Ireland's Own


There are also some longer pieces alongside the regulars. In every single one – and there are eight – maudlin hangs over the words like fag smoke in a snooker club. In case you don’t believe me, this is the current status of the main subject in each article: war with many dead, war with even more dead, dead, dead, extremely old, dying, closed down, dead.

Features: The morose tone is set on the first inside page by the editor Cassidy’s opening column, which is titled ‘Disappointments’. To his credit, Cassidy doesn’t go for the typical ego-massaging photograph next to his byline. In the debit column, he has been drawn by an artist who depicts a face with a distinctly scrotal appearance and wearing what is unmistakably a cow pat on his head.

Ireland's Own

Or possibly, as more careful study suggests, a series of three separately layered pats.

Cassidy gently jibes at the consumerist society and the ‘curse of comparison’, and says that he is ‘coming round to the idea that feeling content in your own skin…is worth more than any posh or expensive addendum,’ which is a particularly mature attitude for someone who has just been painted as a ballbag.

I hoped a happier note would be struck by John Corbett’s article on his memories (natch) of New Year celebrations in the countryside. Unfortunately, his article is afflicted both by the same sense of depression (‘we, in this country, seem destined to experience an endless series of recessions that force so many of our people to go abroad for a living.’) He also suffers from inverted comma incontinence. A superb example of this turns up in paragraph three, where John says of a New Year’s dance ‘even those with ‘two left feet’, felt obliged to ‘take the floor’.’ I was grateful for the guiding punctuation marks here, otherwise I would have immediately brought to mind the macabre spectacle of unsteady, reveling freaks ripping up the linoleum as a common feature of Irish Hogmanay parties.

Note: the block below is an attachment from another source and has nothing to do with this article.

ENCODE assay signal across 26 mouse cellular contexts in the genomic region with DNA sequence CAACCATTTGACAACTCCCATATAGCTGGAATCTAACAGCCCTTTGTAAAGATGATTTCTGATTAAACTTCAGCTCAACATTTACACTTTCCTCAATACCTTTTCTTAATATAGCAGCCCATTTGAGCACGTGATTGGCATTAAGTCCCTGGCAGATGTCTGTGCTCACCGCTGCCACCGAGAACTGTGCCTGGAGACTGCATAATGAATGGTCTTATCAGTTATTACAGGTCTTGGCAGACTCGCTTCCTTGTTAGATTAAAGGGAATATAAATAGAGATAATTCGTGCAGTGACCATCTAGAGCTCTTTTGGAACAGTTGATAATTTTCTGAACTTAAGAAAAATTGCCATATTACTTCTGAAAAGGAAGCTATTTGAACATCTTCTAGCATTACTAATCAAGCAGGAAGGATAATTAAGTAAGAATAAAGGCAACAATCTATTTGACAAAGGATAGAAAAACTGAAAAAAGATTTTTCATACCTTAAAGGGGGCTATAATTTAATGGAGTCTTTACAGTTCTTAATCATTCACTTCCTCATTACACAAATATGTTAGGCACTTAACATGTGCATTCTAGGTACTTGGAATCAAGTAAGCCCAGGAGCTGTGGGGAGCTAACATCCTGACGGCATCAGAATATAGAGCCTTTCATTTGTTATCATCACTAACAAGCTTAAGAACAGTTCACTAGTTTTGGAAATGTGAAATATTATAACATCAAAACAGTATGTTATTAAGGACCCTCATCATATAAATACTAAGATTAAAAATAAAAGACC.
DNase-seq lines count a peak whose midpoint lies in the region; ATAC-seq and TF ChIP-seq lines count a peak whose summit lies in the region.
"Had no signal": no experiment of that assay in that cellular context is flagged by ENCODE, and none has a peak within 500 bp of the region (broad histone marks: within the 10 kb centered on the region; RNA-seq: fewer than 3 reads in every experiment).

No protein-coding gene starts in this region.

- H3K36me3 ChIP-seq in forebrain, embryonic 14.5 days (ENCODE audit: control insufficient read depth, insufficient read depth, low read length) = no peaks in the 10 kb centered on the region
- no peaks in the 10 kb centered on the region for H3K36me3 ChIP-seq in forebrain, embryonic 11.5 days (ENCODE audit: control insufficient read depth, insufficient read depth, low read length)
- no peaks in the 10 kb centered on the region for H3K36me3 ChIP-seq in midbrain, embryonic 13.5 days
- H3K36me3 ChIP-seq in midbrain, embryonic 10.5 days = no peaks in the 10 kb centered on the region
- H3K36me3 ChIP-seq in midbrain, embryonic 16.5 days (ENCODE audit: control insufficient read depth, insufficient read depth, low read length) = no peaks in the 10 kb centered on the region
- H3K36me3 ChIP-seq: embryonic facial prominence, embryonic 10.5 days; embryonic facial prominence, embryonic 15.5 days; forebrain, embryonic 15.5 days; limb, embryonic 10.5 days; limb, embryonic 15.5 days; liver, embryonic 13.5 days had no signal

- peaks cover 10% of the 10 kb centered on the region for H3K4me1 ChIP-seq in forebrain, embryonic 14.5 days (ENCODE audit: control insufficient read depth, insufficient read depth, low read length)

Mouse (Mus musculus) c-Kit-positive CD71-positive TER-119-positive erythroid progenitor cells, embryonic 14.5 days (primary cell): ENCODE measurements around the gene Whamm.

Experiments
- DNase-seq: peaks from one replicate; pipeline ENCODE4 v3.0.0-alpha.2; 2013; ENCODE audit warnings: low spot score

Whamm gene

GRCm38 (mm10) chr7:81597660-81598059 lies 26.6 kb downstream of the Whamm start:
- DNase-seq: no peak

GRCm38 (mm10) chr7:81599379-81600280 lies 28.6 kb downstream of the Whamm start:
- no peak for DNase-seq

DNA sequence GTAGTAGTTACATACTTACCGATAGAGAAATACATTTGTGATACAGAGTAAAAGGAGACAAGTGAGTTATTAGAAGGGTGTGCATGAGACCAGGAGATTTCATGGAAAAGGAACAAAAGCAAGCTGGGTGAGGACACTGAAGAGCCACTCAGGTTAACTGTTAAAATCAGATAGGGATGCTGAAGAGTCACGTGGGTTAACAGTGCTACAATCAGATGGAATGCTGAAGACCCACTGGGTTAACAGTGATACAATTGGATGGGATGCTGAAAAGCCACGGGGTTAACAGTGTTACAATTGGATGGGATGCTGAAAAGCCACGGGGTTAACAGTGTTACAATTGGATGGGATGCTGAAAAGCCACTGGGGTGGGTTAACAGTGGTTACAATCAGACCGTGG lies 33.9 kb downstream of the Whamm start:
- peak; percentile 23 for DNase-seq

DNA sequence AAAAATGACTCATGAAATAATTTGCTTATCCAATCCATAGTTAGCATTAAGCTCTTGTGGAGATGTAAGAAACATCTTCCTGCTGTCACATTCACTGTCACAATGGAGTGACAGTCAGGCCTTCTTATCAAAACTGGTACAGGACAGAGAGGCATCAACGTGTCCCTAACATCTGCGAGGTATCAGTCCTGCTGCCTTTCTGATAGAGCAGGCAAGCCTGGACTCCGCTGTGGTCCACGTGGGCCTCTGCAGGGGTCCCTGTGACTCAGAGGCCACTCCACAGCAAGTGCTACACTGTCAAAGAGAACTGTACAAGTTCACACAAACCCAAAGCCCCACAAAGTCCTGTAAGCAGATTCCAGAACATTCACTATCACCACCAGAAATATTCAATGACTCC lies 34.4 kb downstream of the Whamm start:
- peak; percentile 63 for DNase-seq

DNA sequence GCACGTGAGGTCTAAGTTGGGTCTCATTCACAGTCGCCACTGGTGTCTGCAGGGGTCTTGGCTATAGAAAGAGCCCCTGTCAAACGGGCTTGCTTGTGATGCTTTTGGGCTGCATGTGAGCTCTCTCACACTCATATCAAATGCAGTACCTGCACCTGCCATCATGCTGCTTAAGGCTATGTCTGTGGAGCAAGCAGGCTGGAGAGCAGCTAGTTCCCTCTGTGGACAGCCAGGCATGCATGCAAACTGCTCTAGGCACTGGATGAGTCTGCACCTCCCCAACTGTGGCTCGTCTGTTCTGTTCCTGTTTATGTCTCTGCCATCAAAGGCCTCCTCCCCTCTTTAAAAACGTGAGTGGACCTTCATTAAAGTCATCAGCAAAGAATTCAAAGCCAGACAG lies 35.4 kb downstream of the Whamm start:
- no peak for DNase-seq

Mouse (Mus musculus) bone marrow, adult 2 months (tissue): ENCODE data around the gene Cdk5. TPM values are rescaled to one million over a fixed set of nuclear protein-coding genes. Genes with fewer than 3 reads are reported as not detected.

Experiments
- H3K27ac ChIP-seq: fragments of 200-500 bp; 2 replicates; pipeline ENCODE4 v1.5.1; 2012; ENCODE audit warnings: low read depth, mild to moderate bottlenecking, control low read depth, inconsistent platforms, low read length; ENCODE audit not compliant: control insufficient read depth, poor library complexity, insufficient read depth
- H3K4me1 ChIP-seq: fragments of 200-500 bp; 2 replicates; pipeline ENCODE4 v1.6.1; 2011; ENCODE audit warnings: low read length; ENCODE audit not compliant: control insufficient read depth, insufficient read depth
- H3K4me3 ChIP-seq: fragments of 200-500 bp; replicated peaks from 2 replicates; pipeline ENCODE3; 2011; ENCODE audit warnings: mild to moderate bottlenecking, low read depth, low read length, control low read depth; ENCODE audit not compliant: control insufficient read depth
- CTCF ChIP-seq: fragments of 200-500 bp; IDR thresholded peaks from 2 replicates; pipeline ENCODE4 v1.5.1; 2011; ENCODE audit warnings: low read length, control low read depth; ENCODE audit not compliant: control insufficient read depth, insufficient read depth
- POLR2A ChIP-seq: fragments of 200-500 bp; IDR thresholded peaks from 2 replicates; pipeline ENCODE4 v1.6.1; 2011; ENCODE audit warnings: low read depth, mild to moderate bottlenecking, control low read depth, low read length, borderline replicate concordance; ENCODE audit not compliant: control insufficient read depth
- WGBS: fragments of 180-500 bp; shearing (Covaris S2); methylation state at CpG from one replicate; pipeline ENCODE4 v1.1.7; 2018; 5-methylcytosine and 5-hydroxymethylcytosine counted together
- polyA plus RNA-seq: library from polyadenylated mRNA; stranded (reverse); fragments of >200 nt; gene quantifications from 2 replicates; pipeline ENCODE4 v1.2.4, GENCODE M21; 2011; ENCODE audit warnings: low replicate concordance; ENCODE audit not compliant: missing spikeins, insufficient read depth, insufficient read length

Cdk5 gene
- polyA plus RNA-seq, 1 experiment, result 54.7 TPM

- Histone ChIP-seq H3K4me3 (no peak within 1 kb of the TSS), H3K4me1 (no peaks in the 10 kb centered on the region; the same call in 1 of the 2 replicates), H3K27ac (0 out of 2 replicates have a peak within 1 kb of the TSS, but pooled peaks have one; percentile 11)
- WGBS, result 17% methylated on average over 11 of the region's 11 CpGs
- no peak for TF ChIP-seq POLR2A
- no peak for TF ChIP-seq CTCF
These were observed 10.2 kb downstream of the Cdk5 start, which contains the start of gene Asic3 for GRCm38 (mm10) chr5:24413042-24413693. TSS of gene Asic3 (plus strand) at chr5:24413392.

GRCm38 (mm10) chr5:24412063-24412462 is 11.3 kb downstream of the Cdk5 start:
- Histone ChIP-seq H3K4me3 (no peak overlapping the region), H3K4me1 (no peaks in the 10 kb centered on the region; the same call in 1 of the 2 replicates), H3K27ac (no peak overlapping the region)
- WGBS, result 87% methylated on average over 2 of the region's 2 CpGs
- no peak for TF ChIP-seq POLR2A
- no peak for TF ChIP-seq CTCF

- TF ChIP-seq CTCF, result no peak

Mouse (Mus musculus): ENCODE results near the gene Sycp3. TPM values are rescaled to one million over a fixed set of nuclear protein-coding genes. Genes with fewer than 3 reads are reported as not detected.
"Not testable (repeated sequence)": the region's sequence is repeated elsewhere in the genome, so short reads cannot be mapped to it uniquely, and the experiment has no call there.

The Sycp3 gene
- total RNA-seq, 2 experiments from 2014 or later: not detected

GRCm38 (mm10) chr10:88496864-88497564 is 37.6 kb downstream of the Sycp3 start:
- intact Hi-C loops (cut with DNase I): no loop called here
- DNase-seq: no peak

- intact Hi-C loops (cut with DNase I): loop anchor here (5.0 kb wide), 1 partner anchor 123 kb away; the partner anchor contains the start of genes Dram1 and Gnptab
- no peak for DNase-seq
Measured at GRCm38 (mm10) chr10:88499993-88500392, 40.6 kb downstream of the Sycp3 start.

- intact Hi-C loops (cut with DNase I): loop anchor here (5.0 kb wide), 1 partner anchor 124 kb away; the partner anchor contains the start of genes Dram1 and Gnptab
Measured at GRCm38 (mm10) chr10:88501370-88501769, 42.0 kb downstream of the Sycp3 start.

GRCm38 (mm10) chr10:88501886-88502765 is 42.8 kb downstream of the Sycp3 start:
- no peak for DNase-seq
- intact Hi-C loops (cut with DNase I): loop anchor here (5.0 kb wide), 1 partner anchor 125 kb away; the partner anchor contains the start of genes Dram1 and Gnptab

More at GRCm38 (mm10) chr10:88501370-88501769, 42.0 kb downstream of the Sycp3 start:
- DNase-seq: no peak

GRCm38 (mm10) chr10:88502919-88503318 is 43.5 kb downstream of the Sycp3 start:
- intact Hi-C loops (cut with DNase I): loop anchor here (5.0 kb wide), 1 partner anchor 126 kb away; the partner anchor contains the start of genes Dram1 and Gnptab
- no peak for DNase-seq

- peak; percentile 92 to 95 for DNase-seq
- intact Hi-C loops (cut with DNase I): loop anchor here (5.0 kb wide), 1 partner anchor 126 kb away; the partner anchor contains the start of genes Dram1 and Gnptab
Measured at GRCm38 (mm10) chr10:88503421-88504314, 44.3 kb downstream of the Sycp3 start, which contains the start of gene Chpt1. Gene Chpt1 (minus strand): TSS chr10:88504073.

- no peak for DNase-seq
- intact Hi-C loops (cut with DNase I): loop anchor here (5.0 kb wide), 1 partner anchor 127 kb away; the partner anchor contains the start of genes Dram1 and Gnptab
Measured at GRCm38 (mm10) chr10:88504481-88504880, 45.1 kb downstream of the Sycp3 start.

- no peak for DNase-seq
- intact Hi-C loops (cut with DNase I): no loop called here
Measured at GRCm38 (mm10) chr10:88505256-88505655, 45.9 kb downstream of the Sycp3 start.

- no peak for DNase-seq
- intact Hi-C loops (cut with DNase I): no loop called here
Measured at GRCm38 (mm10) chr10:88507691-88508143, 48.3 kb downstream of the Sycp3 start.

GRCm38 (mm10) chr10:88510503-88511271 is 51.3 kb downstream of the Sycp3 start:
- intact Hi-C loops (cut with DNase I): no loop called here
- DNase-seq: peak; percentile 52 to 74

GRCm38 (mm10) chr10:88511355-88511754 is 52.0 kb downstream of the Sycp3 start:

But it’s not all sad news. The Marjorie’s Kitchen column defies the urge to throw off stereotypes and makes potato the core ingredient of her soup recipe. There’s a whole page of unfunnies under the banner of ‘the lilt of Irish Laughter’. And rather sweetly, the lonely hearts column at the back is called ‘Penfriends’.

More than anything else, Penfriends serves as a reminder that Ireland is not just Britain with blarney. It truly is a foreign country. I’ve certainly never seen the acroynms RC (Roman Catholic), TT (teetotal) or CW (Country-Western) on a UK dating page before. One advert is worth reproducing in full:

Dublin Man, 52, prays to God in silence, loves Dolly Parton, French language, card tricks, reading, water, milk, porridge, fresh air, long walks, St Bernard dogs, wlthf ladies in Ireland.’

It starts well and just gets better doesn’t it? You’re not going to lose any hesitant partners by professing your love of milk, so I reckon that’s a pretty strong move. I really hope the guy gets a few letters.

Adverts: The adverts with prime space next to the editor set the tone for all the rest – memorial cards (oh dear), stairlifts (mmm), and a device to fend off dogs called a ‘Dazzer’ – which I’m going to assume is an entrepreneurial response to a load of tasers falling off the back of a Garda lorry. In a rather revealing indication of the average reader’s mental alertness, the same Dazzer advert appears again on page 7. In case you had forgotten it from four pages earlier.

Ireland's Own

The Home Visit Low Vision Service does penis enlargement treatments as well.

Elsewhere, there’s quite a lot of stuff that looks suspiciously like bollocks targeted towards to the hard of mind. The usual dodgy self-publishing scams are there, but this magnifier  is a piece of snake oil genius.